Guinness Pro12 final preview: Glasgow Warriors v Munster

first_imgGalloping Gray: Jonny Gray scores against Munster earlier in the season LATEST RUGBY WORLD MAGAZINE SUBSCRIPTION DEALS WE ALL want a free-running Guinness Pro12 final, don’t we?The obvious question has to be asked because when both Glasgow Warriors and Munster pick themselves off the Ravenhill turf and one is declared the winner, so much of the narrative afterwards could be about the personnel missing from the showcase and either the heartbreak of another lost final, or possibly the sad ending to a glorious provincial career. So lets get out ahead of that right now.The prevailing logic is that this contest should be as close and as brutal as a straight-razor shave on a park swing. But it needn’t be. Munster have a traditional style of play and a well-drilled maul. Fine. Glasgow have Rob Harley and Josh Strauss as their back-row bombers, making nuisances of themselves. Cool. Munster have no Peter O’Mahony or a metronomic Conor Murray. Alright. And Glasgow have for some reason excluded a fit and exciting Adam Ashe.Enough already, let’s look at the positives (though some of them, admittedly, are positives for the neutrals).There are superb ball carriers on show. Like a bottle of Absinthe emptied into the punch, Munster back-rower CJ Stander can take your legs away without you realising it. He is in devastating form and with Paddy Butler deputising there is a feeling that the pair could symbiotically carry as a pair, over every blade of grass. Mind you, if you need someone to make a rude, hard, one-metre dunt there is no one better in the business than Paul O’Connell – the man who could be calling time on his, er, time with Munster following this final.Let loose: Can Simon Zebo scare the Glasgow defensive line?Mind you, Glasgow could let Strauss truck it up in the middle of the park all day, with Jonny Gray doing a very decent O’Connell impersonation. Or, for the sake of our entertainment, lock Leone Nakarawa could be allowed to juggle and slide into contact, popping out squinty offloads that catch defenders off-guard and have you fumbling for the rewind button on your remote control.The kicking should have an air of uncertainty about it. We all know Ian Keatley had a debilitating case of the yips in the semi-final against Ospreys, and no matter how much we get told about the “next job” mentality of modern rugby players, he will have needed a salve and a cuddle this week. But there is enough dinks and chips and chases in that Munster back-line to ensure that develment is there, should they opt for a slog-less display. Glasgow Warriors: Stuart Hogg, Tommy Seymour, Richie Vernon, Peter Horne, DTH van der Merwe, Finn Russell, Henry Pyrgos; Gordon Reid, Dougie Hall, Rossouw de Klerk, Leone Nakarawa, Jonny Gray, Rob Harley, Ryan Wilson, Josh Strauss (Captain)Replacements: Fraser Brown, Jerry Yanuyanutawa, Jon Welsh, Al Kellock, Chris Fusaro, Niko Matawalu, Duncan Weir, Sean LamontMunster: Felix Jones; Keith Earls, Andrew Smith, Denis Hurley – capt., Simon Zebo; Ian Keatley, Duncan Williams; Dave Kilcoyne, Eusebio Guinazu, BJ Botha; Billy Holland, Paul O’Connell; Donnacha Ryan, Paddy Butler, CJ Stander.Replacements: Duncan Casey, James Cronin, Stephen Archer, Sean Dougall, Jack O’Donoghue, Cathal Sheridan, JJ Hanrahan, Ronan O’Mahony.center_img Opposite them, Finn Russell may be beaming after a fine conversion from the touchline that won Glasgow their semi against Ulster, but there are so many options for clearing lines that it can be confusing for those unaccustomed to the Warriors’ way. Pete Horne at 12 can slid in behind his 13, Richie Vernon, to dispatch a left-footed clearance from their own half. Stuart Hogg can put more metres between himself and the ball than you’re average long-distance relationship from tee or hand and Henry Pyrgos has a neat box-kick.Force for good: Nigel Owens should help the game flowThen there is the referee. Do not forget the fact that Nigel Owens is in the middle. Flow and touch are so important to Owens, that while he does not get every single call right, we need not be sticklers about it. He has a feel for the game that should be allowed to grace major finals… perhaps not for the last time in 2015. The players should make the most of his whistling.The only other thing that can help contribute to the positive emotion of the last game of the Pro12 final is the crowd itself. Here’s hoping that they are in good voice and get the display they deserve. The semi-finals were crackers and cheered on in the right way. We should really have more of the same, right?Let’s have a go, fellas…Kick-off: 6.30pm, Ravenhill TAGS: Glasgow WarriorsMunster last_img read more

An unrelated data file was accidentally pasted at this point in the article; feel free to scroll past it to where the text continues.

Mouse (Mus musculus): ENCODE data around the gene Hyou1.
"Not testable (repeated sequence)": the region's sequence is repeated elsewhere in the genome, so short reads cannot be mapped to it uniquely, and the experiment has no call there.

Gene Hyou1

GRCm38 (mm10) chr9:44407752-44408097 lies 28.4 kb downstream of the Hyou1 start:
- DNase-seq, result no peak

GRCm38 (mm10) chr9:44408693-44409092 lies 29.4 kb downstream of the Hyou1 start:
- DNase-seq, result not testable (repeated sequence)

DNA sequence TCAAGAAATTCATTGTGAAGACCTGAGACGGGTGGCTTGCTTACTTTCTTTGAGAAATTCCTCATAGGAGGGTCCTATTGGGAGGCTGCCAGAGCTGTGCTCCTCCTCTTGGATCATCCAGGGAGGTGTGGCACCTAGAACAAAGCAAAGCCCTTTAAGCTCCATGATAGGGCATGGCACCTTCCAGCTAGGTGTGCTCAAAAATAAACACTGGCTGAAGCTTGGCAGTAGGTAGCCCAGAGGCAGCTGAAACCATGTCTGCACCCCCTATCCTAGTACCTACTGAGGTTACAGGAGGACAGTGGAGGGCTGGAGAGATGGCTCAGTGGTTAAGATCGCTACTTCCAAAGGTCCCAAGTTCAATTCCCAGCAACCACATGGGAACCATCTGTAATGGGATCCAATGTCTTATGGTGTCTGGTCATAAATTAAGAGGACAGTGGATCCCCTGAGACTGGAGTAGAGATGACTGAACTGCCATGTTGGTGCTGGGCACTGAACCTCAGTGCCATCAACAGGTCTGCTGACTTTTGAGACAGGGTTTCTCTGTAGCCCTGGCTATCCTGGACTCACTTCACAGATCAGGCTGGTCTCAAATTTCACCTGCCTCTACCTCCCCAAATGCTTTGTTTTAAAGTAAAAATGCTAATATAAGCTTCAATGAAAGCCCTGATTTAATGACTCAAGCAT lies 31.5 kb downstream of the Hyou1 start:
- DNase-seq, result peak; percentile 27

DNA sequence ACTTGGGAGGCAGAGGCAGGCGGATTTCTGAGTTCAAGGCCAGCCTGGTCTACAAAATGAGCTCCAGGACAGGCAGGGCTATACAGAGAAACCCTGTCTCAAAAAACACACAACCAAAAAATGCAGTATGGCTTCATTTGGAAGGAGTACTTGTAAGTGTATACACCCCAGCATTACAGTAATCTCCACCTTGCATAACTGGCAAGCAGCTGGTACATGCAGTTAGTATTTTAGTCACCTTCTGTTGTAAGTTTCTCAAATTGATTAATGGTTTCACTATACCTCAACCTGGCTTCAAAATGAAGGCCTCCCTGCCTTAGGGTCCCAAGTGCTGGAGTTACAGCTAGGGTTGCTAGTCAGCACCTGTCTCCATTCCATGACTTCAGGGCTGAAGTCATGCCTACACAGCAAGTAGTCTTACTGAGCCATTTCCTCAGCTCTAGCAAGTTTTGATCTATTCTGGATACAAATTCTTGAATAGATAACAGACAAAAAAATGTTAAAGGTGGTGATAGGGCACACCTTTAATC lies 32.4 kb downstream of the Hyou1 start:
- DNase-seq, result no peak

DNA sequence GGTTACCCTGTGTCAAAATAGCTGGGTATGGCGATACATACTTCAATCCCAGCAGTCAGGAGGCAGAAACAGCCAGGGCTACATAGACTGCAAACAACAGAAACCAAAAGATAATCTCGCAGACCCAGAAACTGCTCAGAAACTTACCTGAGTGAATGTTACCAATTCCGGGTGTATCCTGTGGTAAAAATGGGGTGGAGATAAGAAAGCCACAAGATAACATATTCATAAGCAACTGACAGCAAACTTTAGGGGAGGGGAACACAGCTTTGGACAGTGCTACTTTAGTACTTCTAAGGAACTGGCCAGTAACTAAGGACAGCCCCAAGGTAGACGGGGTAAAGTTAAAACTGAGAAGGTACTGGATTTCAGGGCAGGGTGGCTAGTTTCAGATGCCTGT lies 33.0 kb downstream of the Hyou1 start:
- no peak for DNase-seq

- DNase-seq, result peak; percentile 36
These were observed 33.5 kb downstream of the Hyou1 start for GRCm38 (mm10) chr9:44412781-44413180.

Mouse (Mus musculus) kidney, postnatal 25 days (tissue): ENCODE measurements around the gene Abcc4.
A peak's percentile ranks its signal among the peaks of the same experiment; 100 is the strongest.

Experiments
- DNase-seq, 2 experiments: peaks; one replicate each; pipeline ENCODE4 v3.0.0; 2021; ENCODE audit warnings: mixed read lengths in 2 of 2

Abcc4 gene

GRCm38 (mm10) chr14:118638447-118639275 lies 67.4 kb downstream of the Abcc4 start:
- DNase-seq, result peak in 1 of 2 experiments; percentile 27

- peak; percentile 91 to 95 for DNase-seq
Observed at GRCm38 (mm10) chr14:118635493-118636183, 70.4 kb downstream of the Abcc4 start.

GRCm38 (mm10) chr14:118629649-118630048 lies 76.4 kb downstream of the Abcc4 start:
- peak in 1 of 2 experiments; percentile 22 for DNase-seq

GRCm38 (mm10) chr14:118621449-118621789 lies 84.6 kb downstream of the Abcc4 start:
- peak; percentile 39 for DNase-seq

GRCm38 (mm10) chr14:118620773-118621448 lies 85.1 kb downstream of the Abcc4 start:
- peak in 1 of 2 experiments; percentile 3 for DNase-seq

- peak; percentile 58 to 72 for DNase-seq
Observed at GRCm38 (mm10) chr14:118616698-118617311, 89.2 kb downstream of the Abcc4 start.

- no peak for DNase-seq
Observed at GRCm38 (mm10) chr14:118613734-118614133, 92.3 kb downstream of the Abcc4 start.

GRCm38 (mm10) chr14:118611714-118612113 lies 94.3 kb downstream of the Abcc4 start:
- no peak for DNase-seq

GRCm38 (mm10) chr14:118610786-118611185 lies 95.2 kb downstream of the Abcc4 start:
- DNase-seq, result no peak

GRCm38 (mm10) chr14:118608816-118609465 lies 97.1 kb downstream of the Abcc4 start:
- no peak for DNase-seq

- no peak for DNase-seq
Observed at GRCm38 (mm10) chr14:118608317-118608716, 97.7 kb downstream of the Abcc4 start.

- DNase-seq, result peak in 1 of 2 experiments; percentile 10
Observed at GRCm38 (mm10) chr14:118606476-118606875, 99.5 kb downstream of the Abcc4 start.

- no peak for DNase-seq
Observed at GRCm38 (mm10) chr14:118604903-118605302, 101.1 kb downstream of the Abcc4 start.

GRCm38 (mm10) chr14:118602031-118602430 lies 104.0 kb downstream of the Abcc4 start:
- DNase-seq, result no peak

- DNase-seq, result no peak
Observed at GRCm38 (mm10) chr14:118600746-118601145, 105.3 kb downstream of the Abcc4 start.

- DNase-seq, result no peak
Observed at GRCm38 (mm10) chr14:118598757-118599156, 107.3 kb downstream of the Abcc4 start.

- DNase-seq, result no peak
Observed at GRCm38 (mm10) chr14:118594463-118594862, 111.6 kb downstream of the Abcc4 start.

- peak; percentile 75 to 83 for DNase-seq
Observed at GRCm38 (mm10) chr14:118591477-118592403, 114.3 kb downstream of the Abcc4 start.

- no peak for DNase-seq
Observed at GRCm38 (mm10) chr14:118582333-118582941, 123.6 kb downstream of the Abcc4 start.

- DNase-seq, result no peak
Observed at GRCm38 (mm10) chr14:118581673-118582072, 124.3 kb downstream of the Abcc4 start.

Meet Ireland’s new openside, Josh van der Flier